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This is the second in a series of books released by Scholastic, and named Kiwis at War, that I have read and reviewed. The series is scheduled to be released one year at a time to coincide with the 100 year commemorations of World War I. The subtitle of this book, Wounds of War, is particularly appropriate.
The main characters are two New Zealand nurses, Mel and Harriet, who volunteer alongside their brothers. Mel and Harriet are also cousins. I like the way that the author makes the transition from excited young people embarking on the first OE, to the reality of entering and working in a war zone. The girls are caring for a continual river of wounded young men, many of them kiwis, who are replaced as quickly as they are able to hobble away. The wounds that are inflicted are both real and metaphorical.
It makes sense that your best friends are your siblings and cousins, given that you grow up spending more time with them than any others, so when you witness the injuries and receive news of their death, the impact is understandably difficult. Diana Menefy has written a compelling and emotional account of the atrocities inflicted at, and the deep sadness resulting from the ANZAC fighting in Gallipoli. There are some high points to leaven the sadness – young people falling in love, dancing with wounded soldiers, and the inner turmoil of young woman waiting for a potential boyfriend to write to her. I’m sure the emotional upheavals of teens are no different now, although more immediate through texting. The year, and book, ends with the first ANZAC day commemorations in 1916.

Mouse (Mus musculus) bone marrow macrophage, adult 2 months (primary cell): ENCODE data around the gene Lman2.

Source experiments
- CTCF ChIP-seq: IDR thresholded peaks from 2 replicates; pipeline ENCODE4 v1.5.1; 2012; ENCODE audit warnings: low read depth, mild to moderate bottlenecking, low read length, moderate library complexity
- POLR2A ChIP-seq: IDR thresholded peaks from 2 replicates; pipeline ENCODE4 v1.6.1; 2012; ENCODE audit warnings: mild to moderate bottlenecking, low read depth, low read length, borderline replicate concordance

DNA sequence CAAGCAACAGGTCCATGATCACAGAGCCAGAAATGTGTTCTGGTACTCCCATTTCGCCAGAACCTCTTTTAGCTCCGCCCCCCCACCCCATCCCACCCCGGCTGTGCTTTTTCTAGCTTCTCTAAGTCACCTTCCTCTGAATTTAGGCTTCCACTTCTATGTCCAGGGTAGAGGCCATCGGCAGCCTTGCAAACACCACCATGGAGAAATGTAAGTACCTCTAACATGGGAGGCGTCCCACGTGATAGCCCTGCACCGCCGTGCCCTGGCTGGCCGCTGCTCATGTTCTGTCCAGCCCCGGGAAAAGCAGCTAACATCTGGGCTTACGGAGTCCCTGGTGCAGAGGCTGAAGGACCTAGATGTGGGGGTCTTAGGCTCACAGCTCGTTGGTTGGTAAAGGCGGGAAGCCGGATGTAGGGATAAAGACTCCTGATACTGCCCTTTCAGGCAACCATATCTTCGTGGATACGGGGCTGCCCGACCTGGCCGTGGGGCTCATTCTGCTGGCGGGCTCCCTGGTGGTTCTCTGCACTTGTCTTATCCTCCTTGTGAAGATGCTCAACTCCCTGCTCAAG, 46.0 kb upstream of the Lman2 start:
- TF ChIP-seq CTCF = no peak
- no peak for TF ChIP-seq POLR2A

Menefy also touches on what many now would describe as a pointless waste of young life. The soldiers remark on the inequalities in the trenches and the, sometimes, unfathomable decisions of their commanding officers. While it doesn’t matter in a work of fiction, I’m not sure how authentic this is, or indeed whether the young men at the time understood the futility of their fight. It is likely that at least one young man dared to question the authorities, and I think that this viewpoint is particularly important for young readers. Young people of today need to understand the sacrifices that were made by ANZAC soldiers. I’m only personally starting to understand that the ANZACs might not have been in the right place, after all.
This is a very enjoyable story that takes readers on a journey through this year in history through the eyes of these New Zealand nurses, sharing the ups and downs, seesEurope through their eyes and experiences their losses. The wounds of war are indeed immense, but not forgotten.
Reviewed by Gillian Torckler
1915 Wounds of War
by Diana Menefy
Published by Scholastic NZ